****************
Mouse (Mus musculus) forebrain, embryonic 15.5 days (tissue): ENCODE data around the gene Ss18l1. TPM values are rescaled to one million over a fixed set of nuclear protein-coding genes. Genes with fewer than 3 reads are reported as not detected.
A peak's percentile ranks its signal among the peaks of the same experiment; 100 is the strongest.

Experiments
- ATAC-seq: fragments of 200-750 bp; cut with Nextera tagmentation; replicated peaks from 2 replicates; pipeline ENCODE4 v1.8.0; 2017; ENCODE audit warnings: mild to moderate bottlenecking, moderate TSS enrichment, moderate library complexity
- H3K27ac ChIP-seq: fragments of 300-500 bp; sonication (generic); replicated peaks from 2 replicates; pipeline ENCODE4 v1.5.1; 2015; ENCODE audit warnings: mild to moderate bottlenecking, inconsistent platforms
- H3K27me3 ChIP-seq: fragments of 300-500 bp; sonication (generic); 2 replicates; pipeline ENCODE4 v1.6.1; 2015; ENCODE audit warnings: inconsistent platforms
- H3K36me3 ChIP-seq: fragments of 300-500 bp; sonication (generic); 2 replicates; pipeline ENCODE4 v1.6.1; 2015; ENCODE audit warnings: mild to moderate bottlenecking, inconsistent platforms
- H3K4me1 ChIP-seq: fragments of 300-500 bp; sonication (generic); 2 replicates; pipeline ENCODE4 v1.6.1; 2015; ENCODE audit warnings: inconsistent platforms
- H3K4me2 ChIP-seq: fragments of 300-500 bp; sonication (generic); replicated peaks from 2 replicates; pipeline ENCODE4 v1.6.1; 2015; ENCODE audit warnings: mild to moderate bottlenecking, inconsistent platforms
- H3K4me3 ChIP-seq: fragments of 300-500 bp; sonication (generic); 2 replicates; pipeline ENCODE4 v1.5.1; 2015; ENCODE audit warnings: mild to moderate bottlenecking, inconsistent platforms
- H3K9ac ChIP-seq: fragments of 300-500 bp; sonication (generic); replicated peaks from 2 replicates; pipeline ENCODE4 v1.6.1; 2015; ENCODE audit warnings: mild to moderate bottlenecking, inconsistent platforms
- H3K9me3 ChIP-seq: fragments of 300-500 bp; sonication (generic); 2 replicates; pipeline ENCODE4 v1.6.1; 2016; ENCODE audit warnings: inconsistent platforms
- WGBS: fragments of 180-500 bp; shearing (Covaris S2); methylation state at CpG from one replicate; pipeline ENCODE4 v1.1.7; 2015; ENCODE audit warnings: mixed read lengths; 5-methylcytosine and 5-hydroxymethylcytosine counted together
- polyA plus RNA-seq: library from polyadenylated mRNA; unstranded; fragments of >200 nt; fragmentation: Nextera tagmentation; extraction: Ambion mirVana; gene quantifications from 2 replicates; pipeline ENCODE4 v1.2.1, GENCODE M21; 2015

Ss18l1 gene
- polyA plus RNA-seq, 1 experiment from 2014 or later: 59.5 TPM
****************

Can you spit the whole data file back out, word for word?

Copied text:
Mouse (Mus musculus) forebrain, embryonic 15.5 days (tissue): ENCODE data around the gene Ss18l1. TPM values are rescaled to one million over a fixed set of nuclear protein-coding genes. Genes with fewer than 3 reads are reported as not detected.
A peak's percentile ranks its signal among the peaks of the same experiment; 100 is the strongest.

Experiments
- ATAC-seq: fragments of 200-750 bp; cut with Nextera tagmentation; replicated peaks from 2 replicates; pipeline ENCODE4 v1.8.0; 2017; ENCODE audit warnings: mild to moderate bottlenecking, moderate TSS enrichment, moderate library complexity
- H3K27ac ChIP-seq: fragments of 300-500 bp; sonication (generic); replicated peaks from 2 replicates; pipeline ENCODE4 v1.5.1; 2015; ENCODE audit warnings: mild to moderate bottlenecking, inconsistent platforms
- H3K27me3 ChIP-seq: fragments of 300-500 bp; sonication (generic); 2 replicates; pipeline ENCODE4 v1.6.1; 2015; ENCODE audit warnings: inconsistent platforms
- H3K36me3 ChIP-seq: fragments of 300-500 bp; sonication (generic); 2 replicates; pipeline ENCODE4 v1.6.1; 2015; ENCODE audit warnings: mild to moderate bottlenecking, inconsistent platforms
- H3K4me1 ChIP-seq: fragments of 300-500 bp; sonication (generic); 2 replicates; pipeline ENCODE4 v1.6.1; 2015; ENCODE audit warnings: inconsistent platforms
- H3K4me2 ChIP-seq: fragments of 300-500 bp; sonication (generic); replicated peaks from 2 replicates; pipeline ENCODE4 v1.6.1; 2015; ENCODE audit warnings: mild to moderate bottlenecking, inconsistent platforms
- H3K4me3 ChIP-seq: fragments of 300-500 bp; sonication (generic); 2 replicates; pipeline ENCODE4 v1.5.1; 2015; ENCODE audit warnings: mild to moderate bottlenecking, inconsistent platforms
- H3K9ac ChIP-seq: fragments of 300-500 bp; sonication (generic); replicated peaks from 2 replicates; pipeline ENCODE4 v1.6.1; 2015; ENCODE audit warnings: mild to moderate bottlenecking, inconsistent platforms
- H3K9me3 ChIP-seq: fragments of 300-500 bp; sonication (generic); 2 replicates; pipeline ENCODE4 v1.6.1; 2016; ENCODE audit warnings: inconsistent platforms
- WGBS: fragments of 180-500 bp; shearing (Covaris S2); methylation state at CpG from one replicate; pipeline ENCODE4 v1.1.7; 2015; ENCODE audit warnings: mixed read lengths; 5-methylcytosine and 5-hydroxymethylcytosine counted together
- polyA plus RNA-seq: library from polyadenylated mRNA; unstranded; fragments of >200 nt; fragmentation: Nextera tagmentation; extraction: Ambion mirVana; gene quantifications from 2 replicates; pipeline ENCODE4 v1.2.1, GENCODE M21; 2015

Ss18l1 gene
- polyA plus RNA-seq, 1 experiment from 2014 or later: 59.5 TPM